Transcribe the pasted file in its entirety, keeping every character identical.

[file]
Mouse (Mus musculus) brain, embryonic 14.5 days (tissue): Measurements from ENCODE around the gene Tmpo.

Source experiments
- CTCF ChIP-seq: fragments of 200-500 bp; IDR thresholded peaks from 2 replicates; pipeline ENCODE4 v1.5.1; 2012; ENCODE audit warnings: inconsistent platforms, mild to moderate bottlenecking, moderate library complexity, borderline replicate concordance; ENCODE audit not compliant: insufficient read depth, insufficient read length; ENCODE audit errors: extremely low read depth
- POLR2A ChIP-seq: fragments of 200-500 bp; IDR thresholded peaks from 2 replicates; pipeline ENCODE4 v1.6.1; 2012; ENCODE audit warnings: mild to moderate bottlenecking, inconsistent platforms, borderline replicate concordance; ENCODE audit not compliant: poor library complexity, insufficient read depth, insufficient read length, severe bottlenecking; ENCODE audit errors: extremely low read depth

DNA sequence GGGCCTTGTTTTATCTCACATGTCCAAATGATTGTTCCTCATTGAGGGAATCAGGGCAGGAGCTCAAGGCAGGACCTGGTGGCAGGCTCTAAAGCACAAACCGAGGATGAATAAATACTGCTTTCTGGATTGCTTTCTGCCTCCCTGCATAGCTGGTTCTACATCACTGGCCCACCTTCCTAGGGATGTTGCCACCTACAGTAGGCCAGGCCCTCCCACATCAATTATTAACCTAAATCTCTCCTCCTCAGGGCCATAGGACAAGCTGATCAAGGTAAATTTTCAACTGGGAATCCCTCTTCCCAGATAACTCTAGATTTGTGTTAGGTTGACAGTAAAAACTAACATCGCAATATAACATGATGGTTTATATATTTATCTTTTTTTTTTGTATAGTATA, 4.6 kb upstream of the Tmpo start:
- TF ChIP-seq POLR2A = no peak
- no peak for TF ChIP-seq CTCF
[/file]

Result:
Mouse (Mus musculus) brain, embryonic 14.5 days (tissue): Measurements from ENCODE around the gene Tmpo.

Source experiments
- CTCF ChIP-seq: fragments of 200-500 bp; IDR thresholded peaks from 2 replicates; pipeline ENCODE4 v1.5.1; 2012; ENCODE audit warnings: inconsistent platforms, mild to moderate bottlenecking, moderate library complexity, borderline replicate concordance; ENCODE audit not compliant: insufficient read depth, insufficient read length; ENCODE audit errors: extremely low read depth
- POLR2A ChIP-seq: fragments of 200-500 bp; IDR thresholded peaks from 2 replicates; pipeline ENCODE4 v1.6.1; 2012; ENCODE audit warnings: mild to moderate bottlenecking, inconsistent platforms, borderline replicate concordance; ENCODE audit not compliant: poor library complexity, insufficient read depth, insufficient read length, severe bottlenecking; ENCODE audit errors: extremely low read depth

DNA sequence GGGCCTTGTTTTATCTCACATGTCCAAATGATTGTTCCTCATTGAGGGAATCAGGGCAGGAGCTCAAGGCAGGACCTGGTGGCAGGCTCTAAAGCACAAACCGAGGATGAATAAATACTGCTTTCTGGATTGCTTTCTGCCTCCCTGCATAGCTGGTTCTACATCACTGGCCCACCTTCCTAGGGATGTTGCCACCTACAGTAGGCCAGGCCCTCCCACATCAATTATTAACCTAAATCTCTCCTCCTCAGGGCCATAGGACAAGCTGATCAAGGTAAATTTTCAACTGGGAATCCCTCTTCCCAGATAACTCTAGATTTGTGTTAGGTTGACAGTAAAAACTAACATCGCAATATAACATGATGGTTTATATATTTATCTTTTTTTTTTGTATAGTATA, 4.6 kb upstream of the Tmpo start:
- TF ChIP-seq POLR2A = no peak
- no peak for TF ChIP-seq CTCF